Fall Salad Garden

Lettuce in a cold frame photoWe planted our fall garden last weekend. Several weeks from now, we will have a beautiful variety of baby greens, radishes, spinach, and tiny carrots. I can almost taste that first salad now. If you’ve never had fresh lettuce, you don’t know what you are missing. It’s extra crispy, juicy and flavorful. You will realize that those fresh greens at the grocery store aren’t so fresh after all.

In anticipation of lower fall and winter temperatures, we planted our tender lettuce varieties in cold frames set into our raised garden bed. The cold frames contain approximately twenty varieties of lettuce, each one with it’s own unique characteristics… from sweet to peppery. We won’t have freezing temps for quite some time (I hope), so the lids will stay open for now. Later, when the weather gets chilly, the lids will be partially closed at night and opened again during the day. It gets incredibly hot in a closed cold frame during the day, even in the middle of winter. If you don’t have a cold frame, you can cover your greens with a bed sheet, a light tarp or a piece of plastic on cold nights. If you’re feeling industrious, you can also rig up a row cover using PVC pipe and sheets of plastic.

Hardier salad garden plants (spinach, carrots and radishes) are planted outside of the cold frames. I’m especially excited about the carrots. I’ve heard that winter carrots are extra sweet after a frost. My dogs love carrots, but I doubt they will notice the difference between winter carrots and store carrots.

Even though we sowed the seeds earlier this week, some of them have already germinated! I don’t know which is more delightful, watching the winter salad garden grow or eating the fresh greens.

Hey! It’s not too late to plant your fall salad garden. If you don’t have a garden or raised beds, you can grow lettuce directly in soil bags. Set the bags in a sunny spot, slit them open and sow the seed. Be sure to protect the seedlings on frosty evenings. Here’s another idea… create a soil bag garden in a wagon and pull it indoors when the temps are below freezing.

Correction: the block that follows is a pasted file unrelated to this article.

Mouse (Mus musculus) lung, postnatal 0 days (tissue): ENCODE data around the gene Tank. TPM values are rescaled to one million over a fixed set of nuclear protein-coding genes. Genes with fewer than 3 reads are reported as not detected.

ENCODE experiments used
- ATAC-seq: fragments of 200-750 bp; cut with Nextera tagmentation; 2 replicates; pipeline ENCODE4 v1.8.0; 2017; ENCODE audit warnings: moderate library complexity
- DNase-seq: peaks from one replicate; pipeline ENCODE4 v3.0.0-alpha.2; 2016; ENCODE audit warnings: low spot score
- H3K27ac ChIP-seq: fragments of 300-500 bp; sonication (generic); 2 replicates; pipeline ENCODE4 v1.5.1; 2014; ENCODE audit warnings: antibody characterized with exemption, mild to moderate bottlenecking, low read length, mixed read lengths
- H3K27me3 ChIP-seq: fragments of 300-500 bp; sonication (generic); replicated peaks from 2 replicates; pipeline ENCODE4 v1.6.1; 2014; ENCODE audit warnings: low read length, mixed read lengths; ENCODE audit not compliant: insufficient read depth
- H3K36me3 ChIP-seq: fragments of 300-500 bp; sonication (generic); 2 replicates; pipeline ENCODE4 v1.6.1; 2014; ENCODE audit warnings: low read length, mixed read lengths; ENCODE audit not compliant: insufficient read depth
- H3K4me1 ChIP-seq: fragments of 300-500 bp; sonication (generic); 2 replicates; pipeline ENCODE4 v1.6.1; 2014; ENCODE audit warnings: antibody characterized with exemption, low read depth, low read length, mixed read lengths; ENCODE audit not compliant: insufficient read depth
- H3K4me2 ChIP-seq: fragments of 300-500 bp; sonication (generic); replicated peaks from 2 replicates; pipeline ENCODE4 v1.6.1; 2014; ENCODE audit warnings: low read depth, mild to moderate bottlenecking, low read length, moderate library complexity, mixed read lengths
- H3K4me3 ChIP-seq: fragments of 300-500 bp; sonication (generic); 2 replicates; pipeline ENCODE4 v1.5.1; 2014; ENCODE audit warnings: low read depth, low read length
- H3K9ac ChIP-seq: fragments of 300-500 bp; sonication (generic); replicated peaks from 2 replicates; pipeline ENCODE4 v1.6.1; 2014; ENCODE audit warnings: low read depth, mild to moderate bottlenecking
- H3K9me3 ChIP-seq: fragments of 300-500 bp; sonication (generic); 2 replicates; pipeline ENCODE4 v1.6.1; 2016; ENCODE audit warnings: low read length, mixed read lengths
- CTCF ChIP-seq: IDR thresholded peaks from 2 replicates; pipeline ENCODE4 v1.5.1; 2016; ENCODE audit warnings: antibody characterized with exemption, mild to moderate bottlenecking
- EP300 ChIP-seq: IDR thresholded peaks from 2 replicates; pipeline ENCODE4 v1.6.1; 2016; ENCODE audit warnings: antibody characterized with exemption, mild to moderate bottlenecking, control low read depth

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8 thoughts on “Fall Salad Garden

  1. I really love your cold frame, very nice. We planted our cold frame about a month ago and will start picking our salad lettuce next Monday. The wife got me hooked on the fresh from the garden salads this summer and it will be tough not having them available in a few months. Oh well could be worse, but winter is coming soon up heah in Maine.

    • Thanks Harold. Enjoy the fresh lettuce while you can! I’m originally from Wisconsin and completely understand your winter weather issues.

    • I ordered the cold frames from a company on the internet. This is their second year in use and they aren’t holding up that well… kinda flimsy. I would have been better off making my own. One easy idea, especially in cold climates, is to make a box using bales of straw topped with a window that can be pulled back as needed.

  2. Really great information, Julie… I felt a smidgen of jealousy as I read your bit about the fresh lettuce. Wisconsin weather does not allow such latitude in growing fresh vegetables. The straw/window idea is an intriguing one though. That’s worth a try. Do you know anyone who has tried it here in the north?

    • I don’t know of anyone who has had a fall garden in Wisconsin, though I’m sure there are some. One thing some northern fall gardeners do is dig a rectangular hole in the ground (6-12 inches deep) for added protection from the weather. Here’s some info about extending the growing season in northern climates… http://onestrawrob.com/?page_id=1612

  3. Must be nice! I’ll be shoveling snow here in WI in a few short weeks. You can send me a fresh, green salad
    in the mail, though.

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